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Chinese economy set to turn around, no hard landing: finance minister

Chinese Minister of Finance Lou Jiwei smiles before the G20 finance ministers and central bank governors family photo during 2013 Spring Mee
Chinese Minister of Finance Lou Jiwei smiles before the G20 finance ministers and central bank governors family photo during 2013 Spring Mee

SHANGHAI (Reuters) - China's finance minister denied that the world's second-largest economy was entering a crisis period, adding that he believed growth could even accelerate, as quoted by the official Xinhua news service in an interview.

The report quoted Lou Jiwei, speaking on the sidelines of the G20 conference on Saturday, saying he expected China's economic growth to end the year at 7.5 percent, the official target rate.

A Xinhua report on July 12 that quoted him saying he expected growth to come in at 7 percent caused brief market confusion, but Xinhua later changed the report to quote him as saying 7.5 percent.

"We see domestic power generation and electricity consumption increased by 4 percent, and the service industry's usage of electricity increased 8 percent," Lou said, arguing that the increases showed efforts to shift China's economy towards services from manufacturing were bearing fruit.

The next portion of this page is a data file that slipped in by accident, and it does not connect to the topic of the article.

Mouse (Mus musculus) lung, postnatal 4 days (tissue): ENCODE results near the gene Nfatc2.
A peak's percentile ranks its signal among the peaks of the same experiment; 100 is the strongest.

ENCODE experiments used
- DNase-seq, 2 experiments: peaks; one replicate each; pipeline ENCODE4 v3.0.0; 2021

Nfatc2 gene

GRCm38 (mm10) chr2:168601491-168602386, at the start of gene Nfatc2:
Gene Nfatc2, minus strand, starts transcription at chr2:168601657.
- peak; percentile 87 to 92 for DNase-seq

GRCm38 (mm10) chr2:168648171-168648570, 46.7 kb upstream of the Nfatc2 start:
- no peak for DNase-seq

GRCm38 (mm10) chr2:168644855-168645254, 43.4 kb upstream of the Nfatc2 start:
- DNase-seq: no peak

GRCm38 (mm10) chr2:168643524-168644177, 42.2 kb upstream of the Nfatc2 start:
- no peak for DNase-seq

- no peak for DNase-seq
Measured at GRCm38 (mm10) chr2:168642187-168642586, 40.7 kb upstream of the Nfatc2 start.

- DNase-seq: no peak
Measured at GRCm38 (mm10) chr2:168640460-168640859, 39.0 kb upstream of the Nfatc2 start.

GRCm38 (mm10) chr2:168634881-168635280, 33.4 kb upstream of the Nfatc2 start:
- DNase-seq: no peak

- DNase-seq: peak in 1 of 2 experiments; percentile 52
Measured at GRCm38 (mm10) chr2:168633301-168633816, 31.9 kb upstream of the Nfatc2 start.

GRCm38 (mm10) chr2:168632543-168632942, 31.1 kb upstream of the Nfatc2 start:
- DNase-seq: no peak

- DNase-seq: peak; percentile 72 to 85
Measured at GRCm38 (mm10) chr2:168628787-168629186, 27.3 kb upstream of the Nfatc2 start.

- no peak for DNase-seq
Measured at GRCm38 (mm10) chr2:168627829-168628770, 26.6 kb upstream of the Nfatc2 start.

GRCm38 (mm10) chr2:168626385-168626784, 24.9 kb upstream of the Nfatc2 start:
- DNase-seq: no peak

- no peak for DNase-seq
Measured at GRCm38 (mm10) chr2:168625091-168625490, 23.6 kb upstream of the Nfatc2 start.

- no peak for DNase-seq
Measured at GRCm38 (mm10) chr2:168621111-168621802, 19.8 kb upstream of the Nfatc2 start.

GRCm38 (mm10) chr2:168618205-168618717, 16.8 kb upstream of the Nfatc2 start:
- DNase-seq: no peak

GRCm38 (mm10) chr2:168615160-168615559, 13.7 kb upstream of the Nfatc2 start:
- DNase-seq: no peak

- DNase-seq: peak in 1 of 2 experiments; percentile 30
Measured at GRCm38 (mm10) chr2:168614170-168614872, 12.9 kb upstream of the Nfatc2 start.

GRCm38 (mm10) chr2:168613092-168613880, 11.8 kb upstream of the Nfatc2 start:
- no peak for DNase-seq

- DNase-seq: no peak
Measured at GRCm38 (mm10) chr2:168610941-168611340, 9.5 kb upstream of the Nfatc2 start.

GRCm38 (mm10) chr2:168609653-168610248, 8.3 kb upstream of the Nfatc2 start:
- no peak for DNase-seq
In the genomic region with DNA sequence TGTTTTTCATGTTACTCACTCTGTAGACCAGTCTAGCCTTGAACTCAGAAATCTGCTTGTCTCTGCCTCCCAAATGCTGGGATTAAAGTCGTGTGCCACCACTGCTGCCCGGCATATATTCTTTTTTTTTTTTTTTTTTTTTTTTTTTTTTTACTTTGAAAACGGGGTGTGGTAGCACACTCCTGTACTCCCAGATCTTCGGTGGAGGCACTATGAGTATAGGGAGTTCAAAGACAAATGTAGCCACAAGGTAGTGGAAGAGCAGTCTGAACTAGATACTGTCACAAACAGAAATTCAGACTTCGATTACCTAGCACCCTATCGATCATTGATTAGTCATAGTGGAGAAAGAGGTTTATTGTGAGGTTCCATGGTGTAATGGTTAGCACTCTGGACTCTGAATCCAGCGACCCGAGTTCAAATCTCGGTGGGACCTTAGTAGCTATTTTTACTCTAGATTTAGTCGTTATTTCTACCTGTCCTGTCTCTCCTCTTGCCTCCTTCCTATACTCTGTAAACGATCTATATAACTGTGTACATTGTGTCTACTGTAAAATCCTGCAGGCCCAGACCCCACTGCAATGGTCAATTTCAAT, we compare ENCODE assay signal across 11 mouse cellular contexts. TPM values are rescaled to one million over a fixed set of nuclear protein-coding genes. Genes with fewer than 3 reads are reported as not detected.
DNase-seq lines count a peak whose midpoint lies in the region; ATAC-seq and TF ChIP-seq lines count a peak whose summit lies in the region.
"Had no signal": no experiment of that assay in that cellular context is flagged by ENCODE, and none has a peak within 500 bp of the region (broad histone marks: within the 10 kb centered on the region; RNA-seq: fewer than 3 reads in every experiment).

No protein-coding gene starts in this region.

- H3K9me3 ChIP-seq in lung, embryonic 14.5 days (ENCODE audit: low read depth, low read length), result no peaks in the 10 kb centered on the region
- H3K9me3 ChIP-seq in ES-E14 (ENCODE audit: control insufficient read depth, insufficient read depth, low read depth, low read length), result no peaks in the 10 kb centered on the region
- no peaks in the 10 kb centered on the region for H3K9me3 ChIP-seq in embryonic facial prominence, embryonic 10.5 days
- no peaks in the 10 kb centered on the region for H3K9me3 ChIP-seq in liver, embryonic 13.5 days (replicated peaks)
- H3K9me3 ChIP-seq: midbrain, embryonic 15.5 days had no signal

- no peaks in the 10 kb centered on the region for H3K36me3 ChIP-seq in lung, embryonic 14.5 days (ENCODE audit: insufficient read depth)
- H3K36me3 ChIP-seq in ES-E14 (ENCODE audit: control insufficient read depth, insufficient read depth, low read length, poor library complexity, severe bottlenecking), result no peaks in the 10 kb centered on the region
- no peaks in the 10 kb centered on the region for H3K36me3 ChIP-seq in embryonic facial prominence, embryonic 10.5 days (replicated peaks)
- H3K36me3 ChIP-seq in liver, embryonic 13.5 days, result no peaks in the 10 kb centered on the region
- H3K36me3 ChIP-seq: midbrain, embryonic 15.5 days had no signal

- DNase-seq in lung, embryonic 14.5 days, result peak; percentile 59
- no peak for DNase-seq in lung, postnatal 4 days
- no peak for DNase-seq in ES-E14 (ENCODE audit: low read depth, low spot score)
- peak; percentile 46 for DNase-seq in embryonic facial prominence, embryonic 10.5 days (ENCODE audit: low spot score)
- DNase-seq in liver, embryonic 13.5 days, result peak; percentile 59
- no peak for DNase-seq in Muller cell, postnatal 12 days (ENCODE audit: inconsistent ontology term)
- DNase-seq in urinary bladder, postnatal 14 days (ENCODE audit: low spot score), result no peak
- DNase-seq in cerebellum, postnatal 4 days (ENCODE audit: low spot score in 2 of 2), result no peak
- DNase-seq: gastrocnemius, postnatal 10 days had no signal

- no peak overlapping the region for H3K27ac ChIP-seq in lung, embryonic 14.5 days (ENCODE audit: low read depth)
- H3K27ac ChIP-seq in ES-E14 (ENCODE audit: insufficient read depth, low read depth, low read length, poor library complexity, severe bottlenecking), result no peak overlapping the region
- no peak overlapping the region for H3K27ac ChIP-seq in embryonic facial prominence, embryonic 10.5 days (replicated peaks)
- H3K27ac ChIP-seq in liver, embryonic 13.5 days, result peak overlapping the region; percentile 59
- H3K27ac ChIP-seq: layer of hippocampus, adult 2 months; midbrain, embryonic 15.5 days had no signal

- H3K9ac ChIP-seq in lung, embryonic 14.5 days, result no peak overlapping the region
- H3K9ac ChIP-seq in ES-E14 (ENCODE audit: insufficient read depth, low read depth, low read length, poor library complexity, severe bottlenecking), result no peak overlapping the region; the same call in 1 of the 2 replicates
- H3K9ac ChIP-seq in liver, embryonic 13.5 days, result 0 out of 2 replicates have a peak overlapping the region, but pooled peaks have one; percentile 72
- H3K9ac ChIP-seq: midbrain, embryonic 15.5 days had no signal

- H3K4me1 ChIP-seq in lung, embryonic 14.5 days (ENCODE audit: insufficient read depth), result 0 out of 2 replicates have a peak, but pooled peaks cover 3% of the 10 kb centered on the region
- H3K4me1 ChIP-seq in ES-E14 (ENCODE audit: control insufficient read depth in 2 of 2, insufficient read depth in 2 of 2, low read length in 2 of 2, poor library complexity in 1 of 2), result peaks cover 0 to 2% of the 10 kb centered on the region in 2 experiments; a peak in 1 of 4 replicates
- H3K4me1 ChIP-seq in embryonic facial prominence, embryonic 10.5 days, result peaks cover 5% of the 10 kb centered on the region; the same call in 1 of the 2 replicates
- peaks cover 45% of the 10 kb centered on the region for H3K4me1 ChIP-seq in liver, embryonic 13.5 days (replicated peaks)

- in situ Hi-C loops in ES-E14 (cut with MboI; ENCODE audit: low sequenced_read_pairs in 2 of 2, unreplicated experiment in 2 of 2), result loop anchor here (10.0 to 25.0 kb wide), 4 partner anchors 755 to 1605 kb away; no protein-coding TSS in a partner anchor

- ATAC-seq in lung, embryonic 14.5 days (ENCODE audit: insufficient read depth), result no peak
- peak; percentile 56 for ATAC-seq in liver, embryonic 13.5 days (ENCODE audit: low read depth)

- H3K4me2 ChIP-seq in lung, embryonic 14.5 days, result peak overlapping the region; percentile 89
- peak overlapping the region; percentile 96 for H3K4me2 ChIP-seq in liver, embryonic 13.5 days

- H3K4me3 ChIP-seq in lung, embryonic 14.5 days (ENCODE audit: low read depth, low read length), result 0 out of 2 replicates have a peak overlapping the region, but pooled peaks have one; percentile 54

"None of my fellow delegates think China is going to have a hard landing."

The interview was published late on Saturday, a day after Beijing announced it would remove the floor under bank lending rates in a move to free up interest rates, which planners hope will put China's economy on a more sustainable growth path.

Lou said China would continue tax reforms to promote growth, in particular by converting sales taxes to value-added taxes (VAT), while cutting down on paperwork and application requirements for Chinese businesses.

His views were more mixed on the country's real estate industry, which regulators and economists fear is distorted by speculation and fuels inflation.

The industry should play a "normal" role in economic development, he said, adding that its place in China's urbanization project required further study.

Lou said that people talked about rising housing prices, but the industry faced other issues, including surplus housing in some cities and insufficient land supply in others.

"Many developers lack confidence and many buyers are holding back," he added. "Therefore the State Council needs to continue to research the long-term mechanism of real estate development," he said in a reference to China's cabinet.

Lou also warned the United States against exiting from its monetary easing program without considering the impact of the move on the economies of other countries.

(Reporting by Pete Sweeney; Editing by Clarence Fernandez)

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